Sixers and Flyers have never been better at Wells Fargo Center, and it isn‘t even close

Winning has never been more of a sure thing in South Philadelphia.

Planning to go to the Wells Fargo Center to catch the Sixers or Flyers as they look to make a push for the playoffs this spring? Well, there‘s a 80.5 percent chance you see them win.

For whatever reason, both of the current inhabitants of the arena on Broad Street are posting the most ridiculous home and away splits in the history of the building (which opened in 1997).

TeamHomeAwaySixers24-29-19Flyers21-7-512-13-3

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At home, the 76ers score 111.9 points per game. On the road they score 105.5. Defensively, they suffocate opponents on their home floor, allowing only 101.8 points per game, but they get smoked in every other arena, allowing 110.5 per contest.

“I think we have to bring that energy and focus when we’re on the road,” Tobias Harris said. “I think we‘ve got a lot of road games that we haven’t been able to execute and just have that type of spark that we have at home. As we continue to go on the road and play and know that we’re going to play these games on the road, we have to find that energy and we have to find that spark as we continue to progress.”

With the hardwood lifted to reveal the ice underneath, the same ridiculous splits characterize the Flyers‘ season. At home, they have scored 36 more goals than their opponents — more than one per game. They have only played five home games without earning a point. On the road they‘ve been outscored by 23. 

The two tenants playing winter sports have averaged a 57.8 winning percentage together over the last 24 seasons. Their 80.5 percent mark right now is by far the best of this era. Combined, the Sixers and Flyers have won 45 games at the Wells Fargo Center this season. If they can win just 11 of their remaining 23 home games, they‘ll set a franchise record (since the Spectrum closed its doors in 1997).

Here‘s a look at the nine times the teams have combined to win more than 60% of their home games in one season:

YearWins | %ResultsPlayoffs2019-2045 | 80.5%? 1999-0054 | 72%Flyers lost conf finals
Sixers lost semis5-5
3-22000-0155 | 69.5% Flyers lost qtr finals
Sixers lost finals1-2
7-62017-1852 | 67.1% Flyers lost first round
Sixers lost semis 0-3
3-22018-1950 | 63.4% Sixers lost semis
—4-2

2010-1148 | 62.8%  Flyers lost semis
Sixers lost first round2-4
1-12002-0346 | 62.2%Flyers lost semis
Sixers lost semis 4-3
4-2 2008-09 48 | 61 %Flyers lost qtr finals 
Sixers lost first round1-2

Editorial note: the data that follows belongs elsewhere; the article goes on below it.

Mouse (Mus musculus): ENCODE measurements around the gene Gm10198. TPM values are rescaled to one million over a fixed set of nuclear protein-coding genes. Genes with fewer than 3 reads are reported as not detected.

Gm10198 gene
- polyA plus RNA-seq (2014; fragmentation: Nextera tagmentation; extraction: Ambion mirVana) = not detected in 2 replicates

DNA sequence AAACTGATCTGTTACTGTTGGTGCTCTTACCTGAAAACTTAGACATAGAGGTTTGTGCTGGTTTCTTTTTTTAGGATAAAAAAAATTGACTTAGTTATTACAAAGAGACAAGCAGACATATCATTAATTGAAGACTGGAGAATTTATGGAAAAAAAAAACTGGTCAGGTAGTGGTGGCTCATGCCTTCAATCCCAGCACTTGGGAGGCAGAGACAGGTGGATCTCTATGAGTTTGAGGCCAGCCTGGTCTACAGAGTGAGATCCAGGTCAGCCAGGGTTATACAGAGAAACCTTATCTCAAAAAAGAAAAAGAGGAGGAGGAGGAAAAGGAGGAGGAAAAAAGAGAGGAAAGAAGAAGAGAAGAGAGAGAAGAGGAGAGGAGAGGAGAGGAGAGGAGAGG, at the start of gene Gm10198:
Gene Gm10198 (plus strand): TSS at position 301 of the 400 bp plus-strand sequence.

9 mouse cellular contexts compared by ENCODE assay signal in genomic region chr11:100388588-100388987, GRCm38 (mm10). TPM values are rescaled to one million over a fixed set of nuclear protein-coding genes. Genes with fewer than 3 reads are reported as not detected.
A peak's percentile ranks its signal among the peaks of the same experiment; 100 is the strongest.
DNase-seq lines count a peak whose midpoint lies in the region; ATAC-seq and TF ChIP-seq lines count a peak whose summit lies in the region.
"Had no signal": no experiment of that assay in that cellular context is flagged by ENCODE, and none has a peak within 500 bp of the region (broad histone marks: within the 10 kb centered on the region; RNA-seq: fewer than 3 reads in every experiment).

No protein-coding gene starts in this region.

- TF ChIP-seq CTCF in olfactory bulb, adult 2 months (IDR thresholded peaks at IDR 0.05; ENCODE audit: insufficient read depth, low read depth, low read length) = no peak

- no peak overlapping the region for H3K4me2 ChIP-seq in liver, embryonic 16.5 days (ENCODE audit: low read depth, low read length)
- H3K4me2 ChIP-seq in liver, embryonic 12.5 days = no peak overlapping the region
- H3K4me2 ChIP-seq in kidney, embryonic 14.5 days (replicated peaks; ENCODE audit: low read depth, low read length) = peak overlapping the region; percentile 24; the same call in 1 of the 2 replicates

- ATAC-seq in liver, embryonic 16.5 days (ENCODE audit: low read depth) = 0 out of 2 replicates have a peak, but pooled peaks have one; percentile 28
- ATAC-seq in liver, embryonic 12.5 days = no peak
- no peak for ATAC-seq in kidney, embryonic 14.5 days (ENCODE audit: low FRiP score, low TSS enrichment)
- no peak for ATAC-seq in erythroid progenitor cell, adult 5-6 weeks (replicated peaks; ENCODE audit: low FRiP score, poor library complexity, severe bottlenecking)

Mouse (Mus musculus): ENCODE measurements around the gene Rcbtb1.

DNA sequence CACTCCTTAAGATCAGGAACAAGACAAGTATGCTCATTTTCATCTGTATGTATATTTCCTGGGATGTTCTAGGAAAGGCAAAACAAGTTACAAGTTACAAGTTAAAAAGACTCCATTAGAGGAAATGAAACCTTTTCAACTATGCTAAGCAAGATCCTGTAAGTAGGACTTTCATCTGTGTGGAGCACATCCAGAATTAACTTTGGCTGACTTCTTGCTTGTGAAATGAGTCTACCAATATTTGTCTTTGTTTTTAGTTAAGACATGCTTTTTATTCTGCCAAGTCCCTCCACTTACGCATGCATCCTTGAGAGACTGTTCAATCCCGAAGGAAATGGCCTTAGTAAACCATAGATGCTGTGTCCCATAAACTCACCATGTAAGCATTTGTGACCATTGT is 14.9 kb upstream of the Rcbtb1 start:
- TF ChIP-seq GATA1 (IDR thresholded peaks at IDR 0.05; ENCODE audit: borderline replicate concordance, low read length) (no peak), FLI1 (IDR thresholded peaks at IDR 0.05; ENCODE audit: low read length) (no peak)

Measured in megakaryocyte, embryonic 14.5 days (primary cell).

1-22012-1338 | 60%— —

In 2012-13, despite winning 60 percent of their home games, neither earned a playoff berth. Which makes sense  — we are only giving you half of the information. The interesting part of this home dominance is it doesn‘t seem to lead to any particular trend of playoff success when the teams do reach the postseason. Perhaps that is due to the road woes that almost always accompany the home success — and perhaps it is — but as can be seen above, the Sixers and Flyers have played like an average team at home in the playoffs following their top home regular seasons.

The hockey playing team in the duo has pretty much no shot at getting home ice advantage as they currently are on the cusp of the final wild card berth in the East. The Sixers are currently in the fifth spot in the Eastern Conference, with many surmising they will need the 4-seed or better to have any kind of chance in the playoffs, based on their wildly differentiated performances based on location. 

“It sure seems to help,” Sixers head coach Brett Brown said this weekend. “We do love playing at home. We‘ve always got great memories coming back here and we are sort of used to winning at home. We love playing in front of our crowd and we feel a responsibility to perform in front of that crowd. Just after our losing on the road, it does feel good to come back and win.”

Unless either team locks up a No. 1 seed (which is basically impossible for both the Sixers and Flyers), they‘ll need to figure out how to win on the road if they want to make any kind of deep playoff run.

Still, it‘s nice for fans to know they really do make a difference. At least in theory.

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